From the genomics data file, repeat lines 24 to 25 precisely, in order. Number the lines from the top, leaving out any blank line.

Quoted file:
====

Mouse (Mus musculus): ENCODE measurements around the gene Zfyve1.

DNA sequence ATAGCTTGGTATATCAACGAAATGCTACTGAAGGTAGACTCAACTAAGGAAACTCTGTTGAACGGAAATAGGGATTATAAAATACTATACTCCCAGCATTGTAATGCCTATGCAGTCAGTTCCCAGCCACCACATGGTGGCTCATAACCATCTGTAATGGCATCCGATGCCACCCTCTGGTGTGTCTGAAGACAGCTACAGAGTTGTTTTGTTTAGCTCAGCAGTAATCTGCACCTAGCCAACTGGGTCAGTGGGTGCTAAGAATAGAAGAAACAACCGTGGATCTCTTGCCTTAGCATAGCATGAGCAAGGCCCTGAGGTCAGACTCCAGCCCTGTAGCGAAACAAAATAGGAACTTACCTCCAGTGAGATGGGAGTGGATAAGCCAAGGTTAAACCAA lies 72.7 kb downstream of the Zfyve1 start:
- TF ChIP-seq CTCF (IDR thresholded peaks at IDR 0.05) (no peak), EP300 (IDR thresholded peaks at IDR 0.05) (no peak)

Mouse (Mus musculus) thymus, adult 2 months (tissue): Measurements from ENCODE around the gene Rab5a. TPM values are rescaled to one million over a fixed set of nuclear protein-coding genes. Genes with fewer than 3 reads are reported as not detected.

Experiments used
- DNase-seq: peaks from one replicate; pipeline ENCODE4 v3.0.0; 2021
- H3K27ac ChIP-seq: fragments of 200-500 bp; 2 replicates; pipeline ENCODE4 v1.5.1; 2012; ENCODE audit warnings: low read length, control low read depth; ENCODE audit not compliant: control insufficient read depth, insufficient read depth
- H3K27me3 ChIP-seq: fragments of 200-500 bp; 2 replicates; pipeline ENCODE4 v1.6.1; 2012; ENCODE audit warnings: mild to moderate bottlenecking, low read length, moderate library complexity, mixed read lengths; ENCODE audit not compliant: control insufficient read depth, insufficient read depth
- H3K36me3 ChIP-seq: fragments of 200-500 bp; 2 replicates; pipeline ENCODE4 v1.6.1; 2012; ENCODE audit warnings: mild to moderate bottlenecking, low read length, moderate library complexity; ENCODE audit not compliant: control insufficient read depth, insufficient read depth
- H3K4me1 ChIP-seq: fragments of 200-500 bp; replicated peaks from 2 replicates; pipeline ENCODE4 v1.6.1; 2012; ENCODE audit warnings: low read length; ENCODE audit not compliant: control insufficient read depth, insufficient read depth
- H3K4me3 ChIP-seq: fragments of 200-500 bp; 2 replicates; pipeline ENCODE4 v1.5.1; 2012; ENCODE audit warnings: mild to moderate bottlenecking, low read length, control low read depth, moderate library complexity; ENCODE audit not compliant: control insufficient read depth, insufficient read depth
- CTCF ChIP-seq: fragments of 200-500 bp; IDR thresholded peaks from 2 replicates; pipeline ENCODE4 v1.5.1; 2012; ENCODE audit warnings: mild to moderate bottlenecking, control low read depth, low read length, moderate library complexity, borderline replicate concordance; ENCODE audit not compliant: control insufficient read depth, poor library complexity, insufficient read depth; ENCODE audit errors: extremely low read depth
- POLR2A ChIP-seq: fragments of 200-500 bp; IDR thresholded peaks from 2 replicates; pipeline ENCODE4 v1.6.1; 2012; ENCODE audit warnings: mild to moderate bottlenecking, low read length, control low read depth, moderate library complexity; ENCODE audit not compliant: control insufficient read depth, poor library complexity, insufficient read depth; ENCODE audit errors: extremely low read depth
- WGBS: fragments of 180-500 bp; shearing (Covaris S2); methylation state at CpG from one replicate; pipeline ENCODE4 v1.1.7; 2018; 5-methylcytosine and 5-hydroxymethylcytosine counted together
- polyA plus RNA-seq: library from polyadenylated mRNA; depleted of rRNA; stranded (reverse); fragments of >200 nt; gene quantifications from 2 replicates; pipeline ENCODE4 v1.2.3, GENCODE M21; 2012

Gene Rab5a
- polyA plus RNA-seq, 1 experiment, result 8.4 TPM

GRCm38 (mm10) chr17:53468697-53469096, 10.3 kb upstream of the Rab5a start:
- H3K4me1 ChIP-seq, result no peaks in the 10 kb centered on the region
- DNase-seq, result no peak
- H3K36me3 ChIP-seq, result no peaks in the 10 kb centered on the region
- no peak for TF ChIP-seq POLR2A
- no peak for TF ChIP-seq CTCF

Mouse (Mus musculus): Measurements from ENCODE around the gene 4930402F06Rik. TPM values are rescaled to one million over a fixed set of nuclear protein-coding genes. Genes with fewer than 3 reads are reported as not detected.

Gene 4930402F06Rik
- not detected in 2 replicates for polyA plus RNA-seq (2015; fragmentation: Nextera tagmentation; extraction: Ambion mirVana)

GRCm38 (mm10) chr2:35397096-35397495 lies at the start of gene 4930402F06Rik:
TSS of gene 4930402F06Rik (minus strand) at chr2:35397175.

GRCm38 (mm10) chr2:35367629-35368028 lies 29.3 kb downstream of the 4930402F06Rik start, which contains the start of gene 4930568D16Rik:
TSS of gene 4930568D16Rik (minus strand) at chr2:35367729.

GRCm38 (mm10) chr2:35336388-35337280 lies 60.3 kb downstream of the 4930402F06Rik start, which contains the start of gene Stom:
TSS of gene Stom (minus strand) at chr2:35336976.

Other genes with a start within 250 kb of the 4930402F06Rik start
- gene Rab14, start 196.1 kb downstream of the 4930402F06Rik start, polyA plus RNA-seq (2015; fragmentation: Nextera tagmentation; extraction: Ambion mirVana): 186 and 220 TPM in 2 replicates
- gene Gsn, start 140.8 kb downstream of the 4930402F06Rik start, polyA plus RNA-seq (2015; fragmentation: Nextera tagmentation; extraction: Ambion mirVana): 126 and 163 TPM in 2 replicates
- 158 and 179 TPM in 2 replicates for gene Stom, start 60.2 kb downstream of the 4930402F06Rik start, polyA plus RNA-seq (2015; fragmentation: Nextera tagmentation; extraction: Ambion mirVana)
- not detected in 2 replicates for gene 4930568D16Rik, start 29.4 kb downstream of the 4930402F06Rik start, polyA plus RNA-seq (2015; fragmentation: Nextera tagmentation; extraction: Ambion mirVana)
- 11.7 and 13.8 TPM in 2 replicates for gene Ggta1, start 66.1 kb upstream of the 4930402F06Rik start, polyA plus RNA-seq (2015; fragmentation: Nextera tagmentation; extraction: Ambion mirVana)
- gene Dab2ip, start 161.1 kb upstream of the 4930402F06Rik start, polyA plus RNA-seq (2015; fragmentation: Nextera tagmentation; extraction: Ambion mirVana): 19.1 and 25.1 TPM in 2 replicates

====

Mouse (Mus musculus): Measurements from ENCODE around the gene 4930402F06Rik. TPM values are rescaled to one million over a fixed set of nuclear protein-coding genes. Genes with fewer than 3 reads are reported as not detected.

Gene 4930402F06Rik